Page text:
David Shaw explains why he hasn't left for the NFL

Posted by: Chris Vannini on Friday January 13, 2017

Another string of NFL head coaching changes is about to end, and David Shaw once again isn’t moving, despite many continually saying he’d be a fit.

But as Shaw puts it, college and the NFL are two completely different jobs. He’s not saying he’d never go. He even says he could see it one day down the road. But it’s not as simple as one thinks. Shaw was an NFL assistant from 1997-2005. His dad coached in the league. He knows how it works. 

Shaw recently joined The MMQB’s podcast with Peter King for a wide-ranging interview and talked jobs.

“The thing I stress to our guys who want to play in the NFL, college football and the NFL are two different sports,” Shaw said. “The NFL is not an extension of college. The NFL is its own monster. For me, going from college football to the NFL is essentially changing jobs. You can’t even do them the same way. The people who have been successful at both understand that. What it takes to be successful in college is not what it takes to be successful in the NFL. You have to draw a big line.”

So what’s the biggest difference?

“Everything. Absolutely everything,” Shaw said. “When you’re in college, the essential for being a good college football coach is to never forget someone just dropped their most important possession in my lap. I can’t ever forget that. No matter what I do or say, no matter if we win or lose, whether I yell at a young man or put my arm around him, I can’t ever forget that’s someone else’s baby, and they gave them to me. That can’t ever change.

In the NFL, when a guy walks in the door, he works for me. He’s got a job to do, or I’m cutting him. That’s it. That’s everything. The rest of it is how you do and blah blah blah. The essentials are completely different. … We’re training young men to be successful in football and out of football. In the NFL, we’re trying to win football games. Nothing else matters. Can you help me win games, or can you not help me win games? You can’t be afraid to cut a talented player and let him go. In college, I don’t want to cut anybody. They may play, they may not, but before they leave this football team, we’re going to help them grow. They’re two completely different jobs to me.”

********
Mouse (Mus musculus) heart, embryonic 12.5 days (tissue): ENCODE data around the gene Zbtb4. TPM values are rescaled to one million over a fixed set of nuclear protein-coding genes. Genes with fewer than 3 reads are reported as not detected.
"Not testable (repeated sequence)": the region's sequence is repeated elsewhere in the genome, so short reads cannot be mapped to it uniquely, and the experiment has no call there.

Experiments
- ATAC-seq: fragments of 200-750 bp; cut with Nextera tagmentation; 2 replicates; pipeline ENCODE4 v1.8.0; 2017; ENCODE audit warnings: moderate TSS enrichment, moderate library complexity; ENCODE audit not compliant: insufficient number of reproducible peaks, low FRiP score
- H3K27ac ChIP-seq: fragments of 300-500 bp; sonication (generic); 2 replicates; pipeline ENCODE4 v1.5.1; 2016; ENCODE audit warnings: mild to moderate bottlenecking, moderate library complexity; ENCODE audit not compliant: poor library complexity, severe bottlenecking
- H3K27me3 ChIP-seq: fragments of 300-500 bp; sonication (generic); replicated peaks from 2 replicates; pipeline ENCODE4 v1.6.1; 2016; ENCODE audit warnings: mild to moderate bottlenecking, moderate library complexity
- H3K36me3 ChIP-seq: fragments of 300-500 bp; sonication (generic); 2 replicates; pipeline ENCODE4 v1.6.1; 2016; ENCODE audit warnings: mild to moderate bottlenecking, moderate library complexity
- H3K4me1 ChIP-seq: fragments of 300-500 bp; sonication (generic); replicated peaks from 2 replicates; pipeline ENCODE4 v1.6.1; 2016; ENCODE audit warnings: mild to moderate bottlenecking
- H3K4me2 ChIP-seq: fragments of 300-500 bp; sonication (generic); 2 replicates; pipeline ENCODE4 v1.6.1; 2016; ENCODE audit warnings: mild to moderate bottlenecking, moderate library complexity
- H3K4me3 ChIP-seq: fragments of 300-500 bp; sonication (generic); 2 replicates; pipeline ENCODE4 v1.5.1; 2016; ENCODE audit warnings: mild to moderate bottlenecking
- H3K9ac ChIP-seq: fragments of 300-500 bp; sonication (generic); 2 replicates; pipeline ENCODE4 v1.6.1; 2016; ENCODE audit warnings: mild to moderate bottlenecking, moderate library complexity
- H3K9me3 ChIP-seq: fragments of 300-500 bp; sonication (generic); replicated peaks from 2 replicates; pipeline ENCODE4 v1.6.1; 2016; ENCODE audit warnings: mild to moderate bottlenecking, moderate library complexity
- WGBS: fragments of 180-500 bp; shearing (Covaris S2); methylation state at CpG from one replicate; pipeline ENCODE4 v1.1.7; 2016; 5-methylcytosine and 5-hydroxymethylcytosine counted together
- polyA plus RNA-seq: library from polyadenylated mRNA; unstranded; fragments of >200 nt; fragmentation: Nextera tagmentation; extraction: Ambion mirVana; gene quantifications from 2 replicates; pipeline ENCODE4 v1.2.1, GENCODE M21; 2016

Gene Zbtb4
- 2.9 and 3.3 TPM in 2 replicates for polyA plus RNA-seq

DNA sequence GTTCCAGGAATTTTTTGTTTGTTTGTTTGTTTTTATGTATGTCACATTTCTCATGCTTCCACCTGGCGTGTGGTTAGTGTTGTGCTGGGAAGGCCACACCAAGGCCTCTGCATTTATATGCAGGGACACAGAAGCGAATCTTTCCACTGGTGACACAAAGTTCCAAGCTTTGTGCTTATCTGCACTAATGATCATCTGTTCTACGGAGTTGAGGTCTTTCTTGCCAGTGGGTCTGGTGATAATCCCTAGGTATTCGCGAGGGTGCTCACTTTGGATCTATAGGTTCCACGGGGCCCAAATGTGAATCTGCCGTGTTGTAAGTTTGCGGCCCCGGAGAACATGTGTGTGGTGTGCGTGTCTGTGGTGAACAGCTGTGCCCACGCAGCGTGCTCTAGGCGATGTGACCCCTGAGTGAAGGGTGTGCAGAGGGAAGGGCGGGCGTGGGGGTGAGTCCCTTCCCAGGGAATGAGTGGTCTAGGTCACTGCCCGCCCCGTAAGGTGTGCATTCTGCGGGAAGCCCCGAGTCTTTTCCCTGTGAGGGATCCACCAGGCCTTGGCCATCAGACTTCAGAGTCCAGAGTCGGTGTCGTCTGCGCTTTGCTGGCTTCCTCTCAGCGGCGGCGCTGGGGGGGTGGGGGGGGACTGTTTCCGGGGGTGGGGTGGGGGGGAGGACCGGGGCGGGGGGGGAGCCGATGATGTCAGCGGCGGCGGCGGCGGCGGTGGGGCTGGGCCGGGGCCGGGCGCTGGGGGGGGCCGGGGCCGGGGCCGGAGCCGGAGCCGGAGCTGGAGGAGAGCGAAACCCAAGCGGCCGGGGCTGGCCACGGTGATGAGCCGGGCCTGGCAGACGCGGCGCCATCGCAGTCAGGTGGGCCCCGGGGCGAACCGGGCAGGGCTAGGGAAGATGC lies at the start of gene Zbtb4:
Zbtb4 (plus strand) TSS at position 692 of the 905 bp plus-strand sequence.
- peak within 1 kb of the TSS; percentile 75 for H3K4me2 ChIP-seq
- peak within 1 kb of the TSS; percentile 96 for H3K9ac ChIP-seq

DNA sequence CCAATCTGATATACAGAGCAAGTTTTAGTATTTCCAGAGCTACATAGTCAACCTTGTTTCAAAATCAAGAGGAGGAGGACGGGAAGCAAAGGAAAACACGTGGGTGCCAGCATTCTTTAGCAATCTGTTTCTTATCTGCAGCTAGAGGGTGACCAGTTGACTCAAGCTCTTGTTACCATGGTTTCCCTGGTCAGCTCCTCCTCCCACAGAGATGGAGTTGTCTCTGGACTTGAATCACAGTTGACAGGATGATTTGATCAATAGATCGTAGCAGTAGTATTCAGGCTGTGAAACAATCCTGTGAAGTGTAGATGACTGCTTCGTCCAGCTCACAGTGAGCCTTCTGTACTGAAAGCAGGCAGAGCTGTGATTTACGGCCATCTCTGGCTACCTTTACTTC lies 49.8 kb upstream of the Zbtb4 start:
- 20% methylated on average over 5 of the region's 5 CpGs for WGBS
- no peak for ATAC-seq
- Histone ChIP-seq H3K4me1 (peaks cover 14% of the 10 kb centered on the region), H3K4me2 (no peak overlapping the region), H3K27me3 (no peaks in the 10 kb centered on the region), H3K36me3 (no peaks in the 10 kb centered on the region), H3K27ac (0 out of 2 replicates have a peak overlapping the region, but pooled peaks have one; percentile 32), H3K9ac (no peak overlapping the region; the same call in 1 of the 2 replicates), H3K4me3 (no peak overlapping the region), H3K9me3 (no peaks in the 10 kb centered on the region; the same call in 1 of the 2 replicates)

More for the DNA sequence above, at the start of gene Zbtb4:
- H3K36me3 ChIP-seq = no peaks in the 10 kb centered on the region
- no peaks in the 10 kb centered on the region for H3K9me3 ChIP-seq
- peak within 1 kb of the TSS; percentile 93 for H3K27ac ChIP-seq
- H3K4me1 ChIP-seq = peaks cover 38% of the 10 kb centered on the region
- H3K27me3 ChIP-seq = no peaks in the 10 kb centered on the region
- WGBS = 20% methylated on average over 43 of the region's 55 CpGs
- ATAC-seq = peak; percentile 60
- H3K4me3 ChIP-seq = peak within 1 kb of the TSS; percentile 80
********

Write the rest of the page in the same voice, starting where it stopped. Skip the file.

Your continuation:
So King followed up by asking what if an NFL team offered Shaw $8 million?

Shaw said it wouldn’t affect him, because it wouldn’t last. He's admitting the odds of him surviving as an NFL head coach for very long are small.

“I’m different because I grew up in this profession, my dad was a coach, I watched it over and over again,” he said. “That first press conference for an NFL head coach that just got hired, as soon as it starts, you start the clock for how long he’s going to be there. It’s just a fact of the business. I’m not saying it’s good or bad. That’s just what it is. It’s three to five years. That’s what you have, if you’re lucky.

“It’s not a permanent job. You’re a temp. Every NFL head coach, outside of Bill Belichick, is a temp. … To not understand that is folly. To be one of those guys that takes the money doesn’t understand it. Now if I get myself into that washing machine at some point, I’m doing it with my eyes wide open. For me right now, my daily life is Stanford University. I can’t imagine there’s a better job in America.”

That’s what it comes down to right now. Shaw feels he has at Stanford something he can’t get anywhere else.

One day down the road, I could see (going to the NFL). I’ve never shied away from that. I’ve never said never," he said. "But my daily job right now, in the heart of Silicon Valley, around these kids that are bright, motivated, competitive, athletic. In the last six years, we have the fourth-most wins in college football. We’re doing great things here, putting out great athletes and great guys, not just in the NFL but all kinds of businesses.

"Walking in this building every single day, trying to find ways to win games and do great things with guys that are biology majors and chemical engineering majors, biomechanical engineering majors, that’s exciting to me. It’s excited to be at a place where what college football is supposed to be, we are still that, where I think so many have strayed. We are about these scholar athletes. We are at a 99 percent graduation rate, trying to get to 100. Being around all the guys on the same page, for me, it’s as good as it gets.”

Chris Vannini is in his fifth year with CoachingSearch.com and serves as its managing editor. He has previously written for the Detroit Free Press, The Oakland Press, The State News, MLive.com, 247Sports and SB Nation.  A graduate of Michigan State University, Chris now lives in the Dallas-Fort Worth area.  Be sure to follow @coachingsearch and send emails to chris@coachingsearch.com.